Indian Domestic Policies

India on international fora supports Multistakeholderism as far as policymaking is concerned, however domestic cyber policies do not reflect the same. We shall analyse the above assertion with the following examples.

India got its first data protection bill in 2019 after years of efforts, which was submitted by a committee headed by an ex-SC Judge, Justice BN Srikrishna. The committee formed for submitting the reports had various stakeholders, hence fulfilling the criteria for the involvement of stakeholders in policy-making as has been the stance of India. But after the submission of the report, the draft bill which was introduced in the Lok Sabha in December 2019 was in contrast to the Committee’s report and was devoid of many safeguards suggested by the Committee. The bill gives vague exemptions and overriding powers to the government from the provisions of the bill under the terms of “security of the state, public order, sovereignty and integrity of India and friendly relations with foreign states” and various other clauses. The bill has been criticised to be authoritative and violative of basic human and fundamental rights of Indians such as privacy and freedom of expression. Provisions similar to these are also seen in the highly-controversial Chinese cybersecurity law, which confers similar powers to the Chinese government. This could be the indication that under the guise of involving multi-stakeholders in policymaking, the Indian government is striding along full-fledged Multilateralism.

The Information Technology (Intermediaries guidelines) Rules, 2011 were amended by way of The Information Technology Intermediaries Guidelines (Amendment) Rules in 2018. These guidelines regulate the intermediaries in the cyberspace and curbs the problem of fake-news and disinformation. These guidelines, which were formed by an executive authority making it an act of delegated legislation, while implementing the legislative mandate of the parent act i.e. Information Technology Act, 2000 even created new harsher obligations for intermediaries. Subordinate legislation by nature cannot re-write or enlarge the scope of parent act, rather it can only fill in the administrative or procedural details of the Act, but these guidelines enlarged the scope of the parent act. The guidelines are an example of a one-way policy making approach without the inclusion of proper stakeholders, which has even evoked disapproval from stakeholders.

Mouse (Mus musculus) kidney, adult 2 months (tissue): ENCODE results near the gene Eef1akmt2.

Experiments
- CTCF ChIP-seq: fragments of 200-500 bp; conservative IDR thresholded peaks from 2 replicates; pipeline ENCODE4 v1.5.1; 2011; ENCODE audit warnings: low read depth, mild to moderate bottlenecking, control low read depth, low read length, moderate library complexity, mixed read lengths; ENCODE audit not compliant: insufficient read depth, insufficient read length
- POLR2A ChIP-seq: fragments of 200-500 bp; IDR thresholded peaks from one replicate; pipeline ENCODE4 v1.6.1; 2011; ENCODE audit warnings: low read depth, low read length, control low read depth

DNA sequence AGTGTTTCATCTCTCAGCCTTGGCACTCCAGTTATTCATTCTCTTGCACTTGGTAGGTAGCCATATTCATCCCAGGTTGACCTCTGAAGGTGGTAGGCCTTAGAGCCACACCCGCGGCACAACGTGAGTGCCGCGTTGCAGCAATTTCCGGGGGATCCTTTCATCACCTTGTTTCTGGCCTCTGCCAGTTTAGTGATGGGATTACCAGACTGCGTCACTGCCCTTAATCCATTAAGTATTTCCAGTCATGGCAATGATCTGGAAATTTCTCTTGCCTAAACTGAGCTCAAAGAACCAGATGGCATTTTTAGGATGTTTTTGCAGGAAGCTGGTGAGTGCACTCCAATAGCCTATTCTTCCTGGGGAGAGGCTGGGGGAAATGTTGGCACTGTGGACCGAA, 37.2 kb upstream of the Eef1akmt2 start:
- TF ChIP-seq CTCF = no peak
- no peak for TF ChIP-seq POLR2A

In 2018, RBI had passed a circular mandating localisation of payment data. Although this measure appears to protect local citizens’ data from foreign surveillance, the new Data Protection Bill gives the government power to obtain anonymised data from companies on vague grounds, thus increasing the state’s power on domestic cyberspace. This along with the Temporary Suspension of Telecom Services (Public Emergency or Public Safety) Rules, 2017, which is used extensively by the government to suspend telecom services in various parts of the nation, indicates towards increasing control of the state over cyberspace. The lack of reasoned orders and accountability under the current practices amplify the concern of violation of basic human rights of people like the right to freedom of expression, right to livelihood because in the modern-times internet has become the platform for earning for many people. The current regulatory practices of India bear resemblance to the features of cyber sovereignty discussed above which leaves us with the question, whether India is embracing the Chinese philosophy of cyber sovereignty?

The internet is a treasure trove for endless opportunities. Therefore, the governance of the internet should be people-centric and involve all stakeholders to ensure unhindered exploitation of the opportunities that internet offers. As Emmanuel Macron puts it, the governance of the internet cannot be entirely left to the market forces or authoritarian states alone. The requirement of the day is, therefore, to innovate our approaches to internet governance and include all stakeholders like civil societies, internet players etc. along with the governments.

For India to preserve its democratic values along with national security, it is important that the government includes all stakeholders in deciding national policy on the internet. To preserve the fundamentals of the internet which include universality, equality and freedom, the governments should adhere in spirit to identified and established principles of internet governance for benefits of their citizens.


* The authors are the students of Gujarat National Law University, Gandhinagar